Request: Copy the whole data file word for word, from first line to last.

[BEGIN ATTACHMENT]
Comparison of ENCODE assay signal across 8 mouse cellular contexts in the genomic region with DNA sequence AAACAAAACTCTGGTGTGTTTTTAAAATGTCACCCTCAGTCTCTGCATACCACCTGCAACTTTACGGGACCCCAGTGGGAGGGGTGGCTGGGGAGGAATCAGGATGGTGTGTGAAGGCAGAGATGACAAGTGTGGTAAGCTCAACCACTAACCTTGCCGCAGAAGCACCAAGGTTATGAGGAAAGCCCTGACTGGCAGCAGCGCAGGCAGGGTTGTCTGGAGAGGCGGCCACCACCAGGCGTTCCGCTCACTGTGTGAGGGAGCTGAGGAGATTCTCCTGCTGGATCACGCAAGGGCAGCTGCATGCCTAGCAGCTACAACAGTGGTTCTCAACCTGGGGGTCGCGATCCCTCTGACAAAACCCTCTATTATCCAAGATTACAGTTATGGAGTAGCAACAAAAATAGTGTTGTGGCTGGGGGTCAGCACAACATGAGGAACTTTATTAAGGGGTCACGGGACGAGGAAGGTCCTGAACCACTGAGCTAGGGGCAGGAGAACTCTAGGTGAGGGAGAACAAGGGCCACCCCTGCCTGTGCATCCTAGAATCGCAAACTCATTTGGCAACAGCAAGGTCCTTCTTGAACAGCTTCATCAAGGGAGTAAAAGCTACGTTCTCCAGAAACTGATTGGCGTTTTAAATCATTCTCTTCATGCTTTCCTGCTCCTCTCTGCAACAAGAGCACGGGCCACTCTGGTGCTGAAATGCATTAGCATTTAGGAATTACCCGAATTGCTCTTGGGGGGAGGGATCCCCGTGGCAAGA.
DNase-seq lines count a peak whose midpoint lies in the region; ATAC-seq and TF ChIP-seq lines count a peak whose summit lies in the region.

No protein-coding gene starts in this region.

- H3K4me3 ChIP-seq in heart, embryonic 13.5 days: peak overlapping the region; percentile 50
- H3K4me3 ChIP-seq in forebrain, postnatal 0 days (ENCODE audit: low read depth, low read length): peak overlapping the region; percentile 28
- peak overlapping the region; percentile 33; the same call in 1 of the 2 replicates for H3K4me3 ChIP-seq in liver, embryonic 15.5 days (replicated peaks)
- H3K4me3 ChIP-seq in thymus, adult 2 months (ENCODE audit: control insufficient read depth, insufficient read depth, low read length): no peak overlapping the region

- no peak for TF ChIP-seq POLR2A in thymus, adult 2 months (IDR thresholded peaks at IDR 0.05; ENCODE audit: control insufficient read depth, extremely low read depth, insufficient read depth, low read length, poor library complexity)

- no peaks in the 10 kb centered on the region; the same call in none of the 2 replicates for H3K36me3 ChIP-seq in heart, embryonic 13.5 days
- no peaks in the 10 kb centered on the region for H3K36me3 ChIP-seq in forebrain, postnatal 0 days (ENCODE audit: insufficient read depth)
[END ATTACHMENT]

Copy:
Comparison of ENCODE assay signal across 8 mouse cellular contexts in the genomic region with DNA sequence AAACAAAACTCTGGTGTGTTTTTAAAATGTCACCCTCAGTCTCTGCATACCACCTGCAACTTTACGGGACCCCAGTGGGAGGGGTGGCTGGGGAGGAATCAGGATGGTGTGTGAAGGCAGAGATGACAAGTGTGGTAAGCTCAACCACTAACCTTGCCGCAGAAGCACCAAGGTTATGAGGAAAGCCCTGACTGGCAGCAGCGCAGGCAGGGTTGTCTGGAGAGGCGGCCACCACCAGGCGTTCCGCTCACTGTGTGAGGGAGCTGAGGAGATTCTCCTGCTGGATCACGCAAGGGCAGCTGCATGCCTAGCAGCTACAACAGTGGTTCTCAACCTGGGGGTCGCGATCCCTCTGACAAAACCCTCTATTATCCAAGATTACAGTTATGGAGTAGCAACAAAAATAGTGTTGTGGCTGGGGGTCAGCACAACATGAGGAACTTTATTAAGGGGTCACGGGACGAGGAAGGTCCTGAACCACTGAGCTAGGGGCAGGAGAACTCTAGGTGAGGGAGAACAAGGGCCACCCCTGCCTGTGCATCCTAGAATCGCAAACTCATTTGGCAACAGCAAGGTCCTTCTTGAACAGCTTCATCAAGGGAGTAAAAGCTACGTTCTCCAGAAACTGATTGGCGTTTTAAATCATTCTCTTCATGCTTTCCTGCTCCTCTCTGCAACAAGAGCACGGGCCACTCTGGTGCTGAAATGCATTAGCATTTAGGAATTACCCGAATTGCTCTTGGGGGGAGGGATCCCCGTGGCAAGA.
DNase-seq lines count a peak whose midpoint lies in the region; ATAC-seq and TF ChIP-seq lines count a peak whose summit lies in the region.

No protein-coding gene starts in this region.

- H3K4me3 ChIP-seq in heart, embryonic 13.5 days: peak overlapping the region; percentile 50
- H3K4me3 ChIP-seq in forebrain, postnatal 0 days (ENCODE audit: low read depth, low read length): peak overlapping the region; percentile 28
- peak overlapping the region; percentile 33; the same call in 1 of the 2 replicates for H3K4me3 ChIP-seq in liver, embryonic 15.5 days (replicated peaks)
- H3K4me3 ChIP-seq in thymus, adult 2 months (ENCODE audit: control insufficient read depth, insufficient read depth, low read length): no peak overlapping the region

- no peak for TF ChIP-seq POLR2A in thymus, adult 2 months (IDR thresholded peaks at IDR 0.05; ENCODE audit: control insufficient read depth, extremely low read depth, insufficient read depth, low read length, poor library complexity)

- no peaks in the 10 kb centered on the region; the same call in none of the 2 replicates for H3K36me3 ChIP-seq in heart, embryonic 13.5 days
- no peaks in the 10 kb centered on the region for H3K36me3 ChIP-seq in forebrain, postnatal 0 days (ENCODE audit: insufficient read depth)